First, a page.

Solid Blake is a member of the Copenhagen-based Apeiron Crew, who mixed the 169th Truancy Volume. Her solo debut record is also a first for new label Outer Zone, an offshoot from Glasgow’s La Cheetah Club party. A “long-time friend” of the club, Blake was a natural fit for the imprint’s inaugural release. La Cheetah is a small party that takes place in the basement of a pub in central Glasgow, and it’s known for its raucous affairs (this Truant caught Dr. Rubinstein at the club earlier this year, and it was a riot). It’s fitting, then, that Blake’s Mario EP is as energetic and powerful as her DJ sets might suggest. The eponymous opener is a deeper sequel to The Glowing, which came out on Brokntoys at the start of the year. A dark, two-note bass dances between rattling percussion, while shimmering synths add uneasy turbulence. “Lens” allows an unchanging glitch to trickle through amid mechanical whirrs and horror movie melodies. It’s underpinned by a broken drum line that ramps up the tension, not unlike the syncopated drums of “Yagharek”. Possibly titled after a character in China Miéville’s Perdido Street Station from a species with human bodies, birdlike heads, and huge wings, its squiggling sounds and searing lower register suggest an otherworldly unease. The release also comes with a remix of the title track by Detroit’s DJ Stingray, La Cheetah’s first guest in 2011. It’s fittingly dense and aquatic, riven with heavy sub-bass and frenetic percussion.
It comes out at the same time as Stingray’s contribution to Tresor’s Kern series, his first commercially available mix CD. This follows Objekt’s superb entry last year, a rejuvenation of the series that seemed to redefine what was possible with the format. The artist has had a fascinating career, as detailed in several interviews (notably with Juno Plus and The Wire, and even more recently with Resident Advisor). Working in a store called Buy Rite, he got to know Gerald Donald and James Stinson of Drexciya, who would come into the store to ply their wares. At the same time, he was DJing in a motorcycle club in Detroit, alongside his long-time friend Kenny Dixon Jr. They would play a variety of uptempo music, from Miami bass to acid house and electro, all while teasing in music by local artists such as Drexciya and Richie Hawtin. As Stingray put it, speaking to The Wire’s Derek Walsmley: “Most people don’t drink alcohol straight up, they mix it with something. So you can look at it like that. Where we mixed something in, we mixed it in between the ghettobass, and they liked it. So that was that, and once we got them used to that, we could almost play anything we wanted to.” To Resident Advisor, he said: “If you tried to play a techno track too long, you’d lose the crowd. But if you played it quick, and then mixed in some 2 Live Crew, it would keep the crowd hot.”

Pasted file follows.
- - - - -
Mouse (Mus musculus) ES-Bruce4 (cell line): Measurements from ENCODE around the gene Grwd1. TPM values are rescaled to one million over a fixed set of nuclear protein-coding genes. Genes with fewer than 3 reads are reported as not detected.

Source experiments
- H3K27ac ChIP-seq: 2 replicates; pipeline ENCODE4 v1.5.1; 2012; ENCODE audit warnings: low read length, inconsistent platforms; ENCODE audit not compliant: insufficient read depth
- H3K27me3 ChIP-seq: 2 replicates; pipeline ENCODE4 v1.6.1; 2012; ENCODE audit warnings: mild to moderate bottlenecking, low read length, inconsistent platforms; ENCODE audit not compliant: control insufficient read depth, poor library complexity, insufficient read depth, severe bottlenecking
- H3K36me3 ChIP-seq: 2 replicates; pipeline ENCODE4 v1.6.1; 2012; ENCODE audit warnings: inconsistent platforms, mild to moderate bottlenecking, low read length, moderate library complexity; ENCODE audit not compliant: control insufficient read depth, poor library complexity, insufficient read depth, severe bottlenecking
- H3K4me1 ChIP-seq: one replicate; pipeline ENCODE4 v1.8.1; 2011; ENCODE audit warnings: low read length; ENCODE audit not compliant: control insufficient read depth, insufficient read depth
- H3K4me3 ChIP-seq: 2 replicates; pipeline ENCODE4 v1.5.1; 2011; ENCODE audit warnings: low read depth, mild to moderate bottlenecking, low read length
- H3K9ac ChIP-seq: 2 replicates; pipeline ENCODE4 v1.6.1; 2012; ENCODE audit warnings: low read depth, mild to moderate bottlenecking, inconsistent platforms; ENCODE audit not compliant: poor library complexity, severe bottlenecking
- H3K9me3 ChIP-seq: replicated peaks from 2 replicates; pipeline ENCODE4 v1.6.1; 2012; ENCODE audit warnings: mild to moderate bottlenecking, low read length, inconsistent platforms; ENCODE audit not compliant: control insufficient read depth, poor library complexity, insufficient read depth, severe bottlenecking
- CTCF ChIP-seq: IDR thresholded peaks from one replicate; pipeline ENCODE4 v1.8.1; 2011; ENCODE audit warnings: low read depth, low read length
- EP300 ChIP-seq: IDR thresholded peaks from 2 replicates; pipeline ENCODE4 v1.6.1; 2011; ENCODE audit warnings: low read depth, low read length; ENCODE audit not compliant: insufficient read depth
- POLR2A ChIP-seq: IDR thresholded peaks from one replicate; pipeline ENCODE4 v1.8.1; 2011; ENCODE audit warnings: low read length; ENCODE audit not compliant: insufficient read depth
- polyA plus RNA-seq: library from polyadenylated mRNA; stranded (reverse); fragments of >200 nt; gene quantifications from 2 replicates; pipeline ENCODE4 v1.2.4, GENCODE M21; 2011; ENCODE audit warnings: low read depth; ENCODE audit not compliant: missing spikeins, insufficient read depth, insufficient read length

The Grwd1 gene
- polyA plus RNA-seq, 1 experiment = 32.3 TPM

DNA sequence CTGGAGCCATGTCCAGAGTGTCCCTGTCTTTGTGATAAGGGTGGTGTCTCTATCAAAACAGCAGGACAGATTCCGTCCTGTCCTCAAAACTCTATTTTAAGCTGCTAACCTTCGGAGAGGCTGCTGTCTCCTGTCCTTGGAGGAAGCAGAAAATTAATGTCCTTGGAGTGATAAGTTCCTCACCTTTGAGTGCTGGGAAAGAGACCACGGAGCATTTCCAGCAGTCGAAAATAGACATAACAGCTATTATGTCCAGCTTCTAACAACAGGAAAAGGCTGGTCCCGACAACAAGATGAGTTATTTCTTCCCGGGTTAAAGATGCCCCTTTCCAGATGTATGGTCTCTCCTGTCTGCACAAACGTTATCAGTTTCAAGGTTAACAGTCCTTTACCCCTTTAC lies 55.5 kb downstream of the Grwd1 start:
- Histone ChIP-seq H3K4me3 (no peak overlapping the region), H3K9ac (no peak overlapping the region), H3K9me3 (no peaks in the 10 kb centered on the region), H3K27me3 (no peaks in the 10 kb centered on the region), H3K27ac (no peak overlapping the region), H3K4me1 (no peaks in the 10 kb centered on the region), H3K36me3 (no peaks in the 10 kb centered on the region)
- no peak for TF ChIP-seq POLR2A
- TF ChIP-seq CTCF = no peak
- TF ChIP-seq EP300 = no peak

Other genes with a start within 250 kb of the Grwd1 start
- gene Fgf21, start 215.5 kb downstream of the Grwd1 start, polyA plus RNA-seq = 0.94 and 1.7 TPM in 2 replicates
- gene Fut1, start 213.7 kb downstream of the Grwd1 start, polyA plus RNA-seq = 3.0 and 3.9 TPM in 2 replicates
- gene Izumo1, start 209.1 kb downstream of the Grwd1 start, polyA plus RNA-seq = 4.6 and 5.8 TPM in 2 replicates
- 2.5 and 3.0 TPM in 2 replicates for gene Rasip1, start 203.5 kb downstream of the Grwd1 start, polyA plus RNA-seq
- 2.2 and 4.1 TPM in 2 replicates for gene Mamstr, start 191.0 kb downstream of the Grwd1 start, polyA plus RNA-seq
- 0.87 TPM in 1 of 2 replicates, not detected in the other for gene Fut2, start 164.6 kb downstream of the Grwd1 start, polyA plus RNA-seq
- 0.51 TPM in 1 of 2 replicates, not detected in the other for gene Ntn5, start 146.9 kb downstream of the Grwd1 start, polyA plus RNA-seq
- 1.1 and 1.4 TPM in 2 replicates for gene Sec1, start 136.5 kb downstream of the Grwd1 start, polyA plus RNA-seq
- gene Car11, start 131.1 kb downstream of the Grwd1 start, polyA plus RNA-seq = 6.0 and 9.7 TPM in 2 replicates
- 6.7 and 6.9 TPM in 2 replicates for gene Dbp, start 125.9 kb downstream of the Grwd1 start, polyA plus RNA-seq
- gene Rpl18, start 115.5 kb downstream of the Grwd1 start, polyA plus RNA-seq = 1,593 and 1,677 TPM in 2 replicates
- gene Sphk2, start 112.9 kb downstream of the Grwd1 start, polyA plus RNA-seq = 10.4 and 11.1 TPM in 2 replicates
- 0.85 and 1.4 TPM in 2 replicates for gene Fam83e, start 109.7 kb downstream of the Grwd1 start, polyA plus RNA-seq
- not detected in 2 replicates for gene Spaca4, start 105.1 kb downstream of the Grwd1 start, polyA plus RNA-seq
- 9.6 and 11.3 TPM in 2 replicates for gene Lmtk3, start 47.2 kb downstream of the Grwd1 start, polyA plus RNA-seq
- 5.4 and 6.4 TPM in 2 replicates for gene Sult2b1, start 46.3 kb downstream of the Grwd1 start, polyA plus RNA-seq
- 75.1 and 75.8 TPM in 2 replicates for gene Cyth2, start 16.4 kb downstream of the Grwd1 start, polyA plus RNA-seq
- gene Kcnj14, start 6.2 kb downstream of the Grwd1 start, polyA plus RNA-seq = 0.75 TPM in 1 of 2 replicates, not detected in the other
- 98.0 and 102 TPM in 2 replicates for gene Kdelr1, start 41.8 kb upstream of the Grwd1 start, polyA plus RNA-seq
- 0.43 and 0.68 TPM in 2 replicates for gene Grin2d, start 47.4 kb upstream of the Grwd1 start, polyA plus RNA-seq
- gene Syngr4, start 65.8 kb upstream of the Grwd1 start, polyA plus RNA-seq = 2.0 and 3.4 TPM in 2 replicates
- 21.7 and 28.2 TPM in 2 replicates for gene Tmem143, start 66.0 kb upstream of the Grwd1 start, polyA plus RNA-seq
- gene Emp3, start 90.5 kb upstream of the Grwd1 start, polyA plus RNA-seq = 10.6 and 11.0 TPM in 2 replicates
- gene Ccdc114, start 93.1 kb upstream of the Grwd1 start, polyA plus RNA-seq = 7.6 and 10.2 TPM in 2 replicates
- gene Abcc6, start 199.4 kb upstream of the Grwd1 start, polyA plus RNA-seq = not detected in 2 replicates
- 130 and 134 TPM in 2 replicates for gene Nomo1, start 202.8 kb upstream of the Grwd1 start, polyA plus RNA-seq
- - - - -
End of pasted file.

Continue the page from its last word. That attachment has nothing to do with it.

In the two-and-a-half decades since, he’s released music on labels like Mo’Wax, [NakedLunch], Unknown To The Unknown and more, and following a stint as Drexciya’s tour DJ, he’s gone on to achieve notoriety as a solo DJ in his own right. That said, the spirit and history of Donald and Stinson loom large over his career. In fact, Stingray opens up Kern Vol. 4 with “Scientist”, a 1995 track from Donald’s Dopplereffekt project. Interestingly, he opts to include the strange intro rather than hopping straight in with the beats, its bleeps and gasps prefacing a trip into space. He jumps back into the present with tracks from the likes of Kris Wadsworth, Silent Servant and fellow mid-westerner Adam Jay. This shows that Stingray is bang up to date with his selections, as well as showing reverence and fondness for the classics. A brand new track by Herva (which features on an accompanying 12″) precedes a thrilling mix that moves from Gesloten Cirkel’s modern classic “Submit X” into “Professor X (Saga)”, an 80s cut from Professor X, a pseudonym used by NWA co-founder Mik Lezan. Remastered versions of both tracks features on the 12″ as does “Nationalised”, a new track from Stingray and Donald as NRSB-11.
Going through every track here would take longer than it takes for Stingray to mix from one to the next (he plays 27 in just over an hour), but special mention must go to: the thrilling “I Belong To The Past” from Luke Eargoggle, the heady yet near-comical “Aquabahn” from Drexciya and lastly their soaring production “Running Out Of Space”. These choices are the ones that stand out most between the bludgeoning slabs of electro that pulse and drive the mix forward. DJ Di’jital also contributes several inspired cuts, as does AFX, whose “Serge Fenix Rendered 2” combines strange warbles of synth over manic electro acid. In fact, if there’s one criticism of the mix it’s that it seems to build and build before falling off the edge of a cliff at this point – only for the finale to ascend to the heavens with Drexciya’s “Cascading Celestial Giants”, which achieves the feat of being both murkily dank and beautifully shimmering. Perhaps there’s no other way to do it? There’s no warm-down, no respite – merely an ending. Like in a club setting, off goes Stingray, on comes the next DJ. Or the crowd goes home, exhilarated but exhausted. Just as La Cheetah offers a way into the club for listeners at home with Mario, so too does Tresor with Kern. Who says mix CDs are dead?